I used to start the day with a short planning session to pull together a list of the things I wanted to do that day. Sometimes I’d get everything done, most times I wouldn’t. New things would pop up, older things would be become irrelevant. But the problem wasn’t whether or not I got stuff done, it was that I had no feedback loop to tell me whether I was doing the right things. So I redesigned my entire approach.
We humans are pretty terrible at predicting the future and estimating how long a task will take, so this approach focuses on recording what I actually did and then trying to correlate it back to whether I’m achieving what I want to. From this I can learn how to set better goals and make sure I do the work to achieve them.
This is how it works.
The whole point of this system is to answer three questions:
- Did I work on the right things?
- Did I do the right amount of work on those things?
- Is the work I’m doing taking me towards my goal?
I try to answer those questions over three different timescales; daily, weekly and monthly. I hope this gives a more balanced view of the answers to those questions and doesn’t favour one over another.
At the start of the month, I write a goal for each of the projects I’m working on.
At the end of the month, I review whether I achieved the goals or not and colour code them to make it easy to tell. I use green for completed, orange for progressed, and red for didn’t achieve.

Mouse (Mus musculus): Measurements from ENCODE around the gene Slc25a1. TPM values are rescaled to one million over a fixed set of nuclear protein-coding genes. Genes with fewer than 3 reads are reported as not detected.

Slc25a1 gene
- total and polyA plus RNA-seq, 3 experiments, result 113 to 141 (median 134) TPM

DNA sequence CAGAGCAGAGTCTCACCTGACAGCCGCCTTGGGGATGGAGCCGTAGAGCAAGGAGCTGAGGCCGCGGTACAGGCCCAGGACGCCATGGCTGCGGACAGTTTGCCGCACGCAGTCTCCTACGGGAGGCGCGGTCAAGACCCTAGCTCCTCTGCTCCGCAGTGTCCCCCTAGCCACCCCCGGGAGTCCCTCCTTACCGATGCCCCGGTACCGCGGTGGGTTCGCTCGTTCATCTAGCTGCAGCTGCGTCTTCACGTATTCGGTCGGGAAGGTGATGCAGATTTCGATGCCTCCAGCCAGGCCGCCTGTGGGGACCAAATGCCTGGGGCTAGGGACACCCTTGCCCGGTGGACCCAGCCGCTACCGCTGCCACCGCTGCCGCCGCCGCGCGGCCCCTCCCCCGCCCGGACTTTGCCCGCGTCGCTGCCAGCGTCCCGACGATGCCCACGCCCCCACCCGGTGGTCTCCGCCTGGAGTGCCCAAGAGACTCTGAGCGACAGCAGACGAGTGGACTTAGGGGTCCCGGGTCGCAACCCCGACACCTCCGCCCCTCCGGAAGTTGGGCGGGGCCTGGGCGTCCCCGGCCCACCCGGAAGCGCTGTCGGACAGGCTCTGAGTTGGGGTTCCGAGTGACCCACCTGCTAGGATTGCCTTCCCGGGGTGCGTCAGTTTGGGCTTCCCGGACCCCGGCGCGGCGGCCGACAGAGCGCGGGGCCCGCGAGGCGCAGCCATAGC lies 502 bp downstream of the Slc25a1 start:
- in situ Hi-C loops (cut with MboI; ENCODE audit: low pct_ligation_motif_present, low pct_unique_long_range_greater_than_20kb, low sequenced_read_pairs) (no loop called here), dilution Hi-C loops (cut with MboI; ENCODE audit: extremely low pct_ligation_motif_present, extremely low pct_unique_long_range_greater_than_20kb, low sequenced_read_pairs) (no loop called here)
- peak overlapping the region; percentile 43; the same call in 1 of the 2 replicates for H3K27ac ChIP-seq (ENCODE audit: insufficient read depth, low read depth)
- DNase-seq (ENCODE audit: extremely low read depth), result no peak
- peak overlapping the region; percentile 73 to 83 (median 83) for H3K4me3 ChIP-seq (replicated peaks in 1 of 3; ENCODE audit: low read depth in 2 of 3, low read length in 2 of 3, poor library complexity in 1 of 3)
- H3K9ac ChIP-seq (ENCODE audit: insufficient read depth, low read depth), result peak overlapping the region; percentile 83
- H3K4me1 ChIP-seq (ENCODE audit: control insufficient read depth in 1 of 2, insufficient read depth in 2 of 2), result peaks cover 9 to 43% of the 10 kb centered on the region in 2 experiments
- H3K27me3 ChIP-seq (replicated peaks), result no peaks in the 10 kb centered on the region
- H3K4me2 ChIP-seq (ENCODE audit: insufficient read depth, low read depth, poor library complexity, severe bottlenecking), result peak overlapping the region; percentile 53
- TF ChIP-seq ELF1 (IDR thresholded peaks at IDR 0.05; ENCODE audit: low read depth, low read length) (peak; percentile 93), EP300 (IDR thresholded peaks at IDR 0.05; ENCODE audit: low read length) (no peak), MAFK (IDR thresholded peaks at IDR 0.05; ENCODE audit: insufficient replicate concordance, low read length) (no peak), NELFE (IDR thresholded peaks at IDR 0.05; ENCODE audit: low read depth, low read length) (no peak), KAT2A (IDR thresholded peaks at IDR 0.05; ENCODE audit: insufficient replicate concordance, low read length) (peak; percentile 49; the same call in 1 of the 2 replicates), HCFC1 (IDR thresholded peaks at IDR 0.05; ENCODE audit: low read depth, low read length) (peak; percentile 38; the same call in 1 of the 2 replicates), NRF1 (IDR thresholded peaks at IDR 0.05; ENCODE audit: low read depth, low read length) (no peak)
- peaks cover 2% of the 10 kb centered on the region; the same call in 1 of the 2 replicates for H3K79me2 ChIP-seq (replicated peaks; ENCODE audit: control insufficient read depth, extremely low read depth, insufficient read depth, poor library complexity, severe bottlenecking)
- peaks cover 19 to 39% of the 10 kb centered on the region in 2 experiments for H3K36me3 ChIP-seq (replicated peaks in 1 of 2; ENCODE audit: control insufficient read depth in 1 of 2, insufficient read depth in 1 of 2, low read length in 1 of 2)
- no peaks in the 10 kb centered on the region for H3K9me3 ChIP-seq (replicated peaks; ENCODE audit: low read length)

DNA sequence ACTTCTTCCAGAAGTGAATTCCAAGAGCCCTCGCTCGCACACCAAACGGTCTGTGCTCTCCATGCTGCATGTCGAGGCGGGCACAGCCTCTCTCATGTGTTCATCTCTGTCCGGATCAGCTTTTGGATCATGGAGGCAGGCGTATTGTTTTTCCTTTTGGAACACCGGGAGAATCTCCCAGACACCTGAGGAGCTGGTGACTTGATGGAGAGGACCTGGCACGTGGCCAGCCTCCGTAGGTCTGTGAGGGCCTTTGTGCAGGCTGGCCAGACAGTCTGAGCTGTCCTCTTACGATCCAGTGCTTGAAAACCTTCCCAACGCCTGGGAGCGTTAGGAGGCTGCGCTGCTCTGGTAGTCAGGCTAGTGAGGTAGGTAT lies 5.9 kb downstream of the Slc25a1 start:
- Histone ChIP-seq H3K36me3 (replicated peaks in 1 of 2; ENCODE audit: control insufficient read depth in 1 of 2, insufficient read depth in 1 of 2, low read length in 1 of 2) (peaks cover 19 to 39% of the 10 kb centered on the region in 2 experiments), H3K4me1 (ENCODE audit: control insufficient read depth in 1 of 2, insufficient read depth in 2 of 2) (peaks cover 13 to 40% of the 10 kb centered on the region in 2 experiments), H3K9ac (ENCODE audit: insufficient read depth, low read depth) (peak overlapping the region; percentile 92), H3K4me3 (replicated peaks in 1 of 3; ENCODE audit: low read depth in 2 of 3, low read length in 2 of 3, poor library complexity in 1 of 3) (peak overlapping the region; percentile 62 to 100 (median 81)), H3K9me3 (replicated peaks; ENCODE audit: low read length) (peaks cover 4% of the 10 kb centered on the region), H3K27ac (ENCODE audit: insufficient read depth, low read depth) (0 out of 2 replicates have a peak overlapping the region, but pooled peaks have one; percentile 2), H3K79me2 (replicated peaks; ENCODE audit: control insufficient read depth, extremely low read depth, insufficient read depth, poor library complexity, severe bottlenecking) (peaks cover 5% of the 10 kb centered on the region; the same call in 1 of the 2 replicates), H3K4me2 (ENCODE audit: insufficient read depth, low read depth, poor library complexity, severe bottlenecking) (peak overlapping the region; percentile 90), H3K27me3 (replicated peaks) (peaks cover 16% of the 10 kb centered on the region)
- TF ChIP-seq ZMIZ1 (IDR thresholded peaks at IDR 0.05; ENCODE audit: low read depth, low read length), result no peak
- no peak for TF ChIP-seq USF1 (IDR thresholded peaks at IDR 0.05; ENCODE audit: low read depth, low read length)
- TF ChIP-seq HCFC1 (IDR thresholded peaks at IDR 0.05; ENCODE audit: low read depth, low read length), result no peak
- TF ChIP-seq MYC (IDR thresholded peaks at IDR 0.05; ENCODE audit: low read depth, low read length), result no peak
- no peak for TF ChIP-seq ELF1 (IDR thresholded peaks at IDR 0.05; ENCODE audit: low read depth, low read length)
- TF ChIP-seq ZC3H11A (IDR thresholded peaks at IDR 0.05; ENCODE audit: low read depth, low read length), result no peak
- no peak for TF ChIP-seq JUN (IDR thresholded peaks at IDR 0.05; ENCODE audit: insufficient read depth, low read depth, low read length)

This is the longest of the loops for the biggest goals. It’s the hardest to connect with the daily work.
At the start of a week, I write a short description of what I want to do over the week for each project. In fact, I started with doing this for five projects, partly because I know they are moving quickly and I have clearer idea about their direction, and partly to start small.
At the end of the week, I review whether I achieved what I set out to or not and colour-code in the same way as the monthly goals.
This is the middle-sized loop. It’s easy to see whether the work done this week has achieved the weekly goal. I use this to help me write the right goals next week.
Each morning I check my tasks list and yesterday’s done list for things I should do today. Some are things that have to be done, other’s are more flexible and I’ll get to them if I get time. This gives me a bit of short-term guidance and helps me not miss things.
Throughout the day, I make a note of each thing I work on for each project. Sometimes it’s a small thing like a quick chat, sometimes it’s a meeting, sometimes it’s a bigger thing like spending a few hours writing a document.
A formula in my spreadsheet counts these and displays them on a heatmap of tasks done for each project each day.
At the end of the day I do a quick check on which projects I worked on, how many things I did, and how it compares to the average. This is the shortest feedback loop and helps me answer my three questions.
What have I learned
I’ve been doing this for a month, or 22 working days.
I averaged 8 and a half tasks a day. 17 on my busiest day and 3 on my least busy days.